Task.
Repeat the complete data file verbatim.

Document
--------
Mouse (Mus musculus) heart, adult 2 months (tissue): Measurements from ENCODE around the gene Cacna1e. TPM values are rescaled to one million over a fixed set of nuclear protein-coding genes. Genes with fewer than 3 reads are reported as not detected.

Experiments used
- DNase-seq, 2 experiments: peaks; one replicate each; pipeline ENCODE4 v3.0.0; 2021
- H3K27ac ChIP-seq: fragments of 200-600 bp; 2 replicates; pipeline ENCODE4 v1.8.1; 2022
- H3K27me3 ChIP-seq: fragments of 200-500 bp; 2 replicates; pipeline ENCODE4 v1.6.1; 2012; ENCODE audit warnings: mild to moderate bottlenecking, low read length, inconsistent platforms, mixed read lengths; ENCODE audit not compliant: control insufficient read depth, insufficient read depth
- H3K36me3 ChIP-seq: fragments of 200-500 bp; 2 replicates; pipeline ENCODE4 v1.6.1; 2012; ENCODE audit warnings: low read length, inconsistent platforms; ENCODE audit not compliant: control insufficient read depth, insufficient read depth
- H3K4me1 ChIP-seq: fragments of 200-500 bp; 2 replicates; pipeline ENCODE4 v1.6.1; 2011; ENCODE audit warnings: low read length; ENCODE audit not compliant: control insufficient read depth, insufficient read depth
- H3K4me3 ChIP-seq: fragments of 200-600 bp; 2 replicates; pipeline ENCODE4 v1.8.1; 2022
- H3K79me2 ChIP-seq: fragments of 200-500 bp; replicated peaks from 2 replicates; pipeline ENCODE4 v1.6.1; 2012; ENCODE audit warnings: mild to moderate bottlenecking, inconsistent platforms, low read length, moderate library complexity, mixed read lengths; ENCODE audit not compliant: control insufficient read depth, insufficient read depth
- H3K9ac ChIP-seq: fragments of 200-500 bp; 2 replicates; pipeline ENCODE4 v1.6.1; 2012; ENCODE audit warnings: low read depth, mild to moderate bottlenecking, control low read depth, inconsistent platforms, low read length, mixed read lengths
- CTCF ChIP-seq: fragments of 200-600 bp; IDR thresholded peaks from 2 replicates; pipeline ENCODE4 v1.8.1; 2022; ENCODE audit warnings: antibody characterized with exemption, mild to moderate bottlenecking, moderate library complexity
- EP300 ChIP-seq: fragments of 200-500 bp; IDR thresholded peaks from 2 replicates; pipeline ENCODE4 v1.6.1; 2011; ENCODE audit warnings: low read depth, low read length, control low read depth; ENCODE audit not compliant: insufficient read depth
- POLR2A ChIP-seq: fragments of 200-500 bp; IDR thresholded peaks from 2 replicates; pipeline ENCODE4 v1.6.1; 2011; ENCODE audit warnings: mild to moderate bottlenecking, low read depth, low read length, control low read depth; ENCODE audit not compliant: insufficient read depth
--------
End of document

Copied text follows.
Mouse (Mus musculus) heart, adult 2 months (tissue): Measurements from ENCODE around the gene Cacna1e. TPM values are rescaled to one million over a fixed set of nuclear protein-coding genes. Genes with fewer than 3 reads are reported as not detected.

Experiments used
- DNase-seq, 2 experiments: peaks; one replicate each; pipeline ENCODE4 v3.0.0; 2021
- H3K27ac ChIP-seq: fragments of 200-600 bp; 2 replicates; pipeline ENCODE4 v1.8.1; 2022
- H3K27me3 ChIP-seq: fragments of 200-500 bp; 2 replicates; pipeline ENCODE4 v1.6.1; 2012; ENCODE audit warnings: mild to moderate bottlenecking, low read length, inconsistent platforms, mixed read lengths; ENCODE audit not compliant: control insufficient read depth, insufficient read depth
- H3K36me3 ChIP-seq: fragments of 200-500 bp; 2 replicates; pipeline ENCODE4 v1.6.1; 2012; ENCODE audit warnings: low read length, inconsistent platforms; ENCODE audit not compliant: control insufficient read depth, insufficient read depth
- H3K4me1 ChIP-seq: fragments of 200-500 bp; 2 replicates; pipeline ENCODE4 v1.6.1; 2011; ENCODE audit warnings: low read length; ENCODE audit not compliant: control insufficient read depth, insufficient read depth
- H3K4me3 ChIP-seq: fragments of 200-600 bp; 2 replicates; pipeline ENCODE4 v1.8.1; 2022
- H3K79me2 ChIP-seq: fragments of 200-500 bp; replicated peaks from 2 replicates; pipeline ENCODE4 v1.6.1; 2012; ENCODE audit warnings: mild to moderate bottlenecking, inconsistent platforms, low read length, moderate library complexity, mixed read lengths; ENCODE audit not compliant: control insufficient read depth, insufficient read depth
- H3K9ac ChIP-seq: fragments of 200-500 bp; 2 replicates; pipeline ENCODE4 v1.6.1; 2012; ENCODE audit warnings: low read depth, mild to moderate bottlenecking, control low read depth, inconsistent platforms, low read length, mixed read lengths
- CTCF ChIP-seq: fragments of 200-600 bp; IDR thresholded peaks from 2 replicates; pipeline ENCODE4 v1.8.1; 2022; ENCODE audit warnings: antibody characterized with exemption, mild to moderate bottlenecking, moderate library complexity
- EP300 ChIP-seq: fragments of 200-500 bp; IDR thresholded peaks from 2 replicates; pipeline ENCODE4 v1.6.1; 2011; ENCODE audit warnings: low read depth, low read length, control low read depth; ENCODE audit not compliant: insufficient read depth
- POLR2A ChIP-seq: fragments of 200-500 bp; IDR thresholded peaks from 2 replicates; pipeline ENCODE4 v1.6.1; 2011; ENCODE audit warnings: mild to moderate bottlenecking, low read depth, low read length, control low read depth; ENCODE audit not compliant: insufficient read depth